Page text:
Ted writes:
> [...]
> As far as yarrow versus the current design, I've certainly looked at
> yarrow, and I've certainly considered adding some of yarrow's design
> into my /dev/random implementation.  Given that I strongly recommend
> that the 512 bytes of entropy be saved from /dev/random at shutdown
> time, and then written to /dev/random at startup time (without updating
> the entropy estimate), I question how realistic the attack scenario that
> Yarrow tries so hard to defend against.

This would be the "iterative guessing attack" the yarrow authors
design against to recover from state compromise.

One argument against the realism of the iterative guessing attack
might be you need root to obtain the state, and that if you have root
you can easily change other things to maintain ability to predict
crypto keys.  Say like linking /dev/[u]random to /dev/zero, or
something marginally more subtle, or modifying target binaries, or
grabbing the target servers private key from /dev/keymem.

However probably just grabbing the pool state with ioctl RNDGETPOOL
and then getting out may be less likely to trigger alarms.

Arguments in favor of the attempts to recover from state compromise:

- The bootstrap problem -- where did /dev/random get it's start state
from before there was a seed file to load; all the entropy samples
went in small chunks, and if the machine was outputting randomness the
whole time, the attacker may be able to maintain the "iterative
guessing attack" right from install time.

- Situations where the server has no writeable media to store it's
/var/run/seed -- boot of CD or harddisk mounted read only plus /var
mounting on a ram disk.  In this scenario the attacker gets to mount

- Distributions which don't include the shutdown and startup state
save and restore.  (I've got an old slackware installation at home
with /dev/random, but no state saving and loading in /etc/rc.d/*).

- Default wrong permissions on /dev/[u]random -- discards any user
entropy (primarily an argument to persuade people to fix the

If we buy these arguments, then Yarrow's conservative recovery
strategies are a good idea.

> I also feel very strongly that something like 3DES/AES counter mode is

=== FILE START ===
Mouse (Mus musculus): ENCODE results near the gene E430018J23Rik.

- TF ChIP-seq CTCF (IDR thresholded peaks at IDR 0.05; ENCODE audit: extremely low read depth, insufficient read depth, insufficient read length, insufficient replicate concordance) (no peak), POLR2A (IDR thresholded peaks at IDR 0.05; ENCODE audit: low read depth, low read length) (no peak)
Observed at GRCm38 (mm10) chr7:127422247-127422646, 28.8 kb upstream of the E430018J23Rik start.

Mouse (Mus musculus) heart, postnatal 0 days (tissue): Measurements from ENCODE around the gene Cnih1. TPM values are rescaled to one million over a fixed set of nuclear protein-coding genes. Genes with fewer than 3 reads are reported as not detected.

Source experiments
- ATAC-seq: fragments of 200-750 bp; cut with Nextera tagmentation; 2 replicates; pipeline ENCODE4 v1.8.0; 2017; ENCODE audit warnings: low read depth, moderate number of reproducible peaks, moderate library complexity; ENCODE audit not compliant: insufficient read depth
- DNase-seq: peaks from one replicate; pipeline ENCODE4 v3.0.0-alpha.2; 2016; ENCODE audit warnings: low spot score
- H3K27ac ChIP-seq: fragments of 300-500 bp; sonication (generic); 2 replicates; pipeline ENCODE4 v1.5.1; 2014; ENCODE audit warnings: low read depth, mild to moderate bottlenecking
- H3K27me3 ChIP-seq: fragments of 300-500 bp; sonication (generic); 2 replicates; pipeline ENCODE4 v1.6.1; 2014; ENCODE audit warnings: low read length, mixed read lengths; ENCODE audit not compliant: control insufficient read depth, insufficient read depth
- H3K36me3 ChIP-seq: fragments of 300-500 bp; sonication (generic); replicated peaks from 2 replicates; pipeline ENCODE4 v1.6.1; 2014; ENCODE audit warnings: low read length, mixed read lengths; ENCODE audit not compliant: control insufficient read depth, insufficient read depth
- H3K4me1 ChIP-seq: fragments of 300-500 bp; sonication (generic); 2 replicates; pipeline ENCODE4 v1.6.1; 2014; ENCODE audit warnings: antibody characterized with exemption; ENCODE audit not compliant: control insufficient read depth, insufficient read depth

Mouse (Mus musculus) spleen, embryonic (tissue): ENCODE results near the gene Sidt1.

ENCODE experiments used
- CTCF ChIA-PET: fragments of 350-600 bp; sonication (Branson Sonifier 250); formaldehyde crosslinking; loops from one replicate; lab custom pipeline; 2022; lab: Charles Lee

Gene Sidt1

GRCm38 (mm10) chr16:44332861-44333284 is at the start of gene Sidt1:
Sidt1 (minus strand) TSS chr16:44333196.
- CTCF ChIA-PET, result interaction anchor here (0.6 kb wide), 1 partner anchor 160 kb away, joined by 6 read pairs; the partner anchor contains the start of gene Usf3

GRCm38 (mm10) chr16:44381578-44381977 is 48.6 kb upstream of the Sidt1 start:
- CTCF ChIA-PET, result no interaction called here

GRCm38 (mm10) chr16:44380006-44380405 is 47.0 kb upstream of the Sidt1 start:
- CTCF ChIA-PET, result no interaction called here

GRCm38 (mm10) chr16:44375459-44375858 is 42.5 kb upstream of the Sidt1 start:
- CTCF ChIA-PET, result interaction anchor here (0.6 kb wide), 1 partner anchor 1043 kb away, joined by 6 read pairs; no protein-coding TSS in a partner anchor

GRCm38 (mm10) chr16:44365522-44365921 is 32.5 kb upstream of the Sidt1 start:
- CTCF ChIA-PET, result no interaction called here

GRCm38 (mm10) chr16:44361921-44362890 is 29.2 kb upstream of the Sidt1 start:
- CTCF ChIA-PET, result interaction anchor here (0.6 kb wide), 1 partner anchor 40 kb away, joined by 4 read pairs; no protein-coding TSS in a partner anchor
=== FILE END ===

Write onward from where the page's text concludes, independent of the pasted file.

> something which a crypto application which needs a lot of session keys
> should be implemented in user-mode ---- in a library, probably.  There's
> no real reason why that needs to be implemented in the kernel ---
> /dev/random needs to be there because it's doing all of the sampling of
> the system environment, and the entropy pool needs to be stored securely
> and easily updated by the entropy collection routines.  
> So it may be that the best way to handle things is to implement the
> upper level of a yarrow-like design in a usermode library, and which
> does its "catastrophic reseeding" by reading from /dev/random as
> necessary.  Certainly that is my bias at this point.

It's certainly preferable to keep the line count in the kernel down.
Yarrow is quite complex.

However, unprivileged users can do DoS attacks against /dev/random --
cat /dev/random > /dev/null.  This and the risk of server stall where
there is no input device means many people avoid /dev/random for
servers and use /dev/urandom.  And use /dev/random just for long term
private key generation.

To use /dev/random as a source of state compromise recovery for a user
land yarrow, you'd want a way to be able to use non-blocking IO to
atomically read some chunk of bits (100 for fast and 160 for slow
reseeds with Yarrow-160) from /dev/random otherwise you'd still be
vulnerable to iterative guessing attacks based on other /dev/urandom
processes outputs.  Looking at the /dev/random code, I think you'll
get a short read if not enough bits are available.

A more integrated yarrow can avoid the risk of DoS attack preventing
state compromise recovery by reserving some of the /dev/random output
for state compromise recovery and leaving the rest for /dev/random


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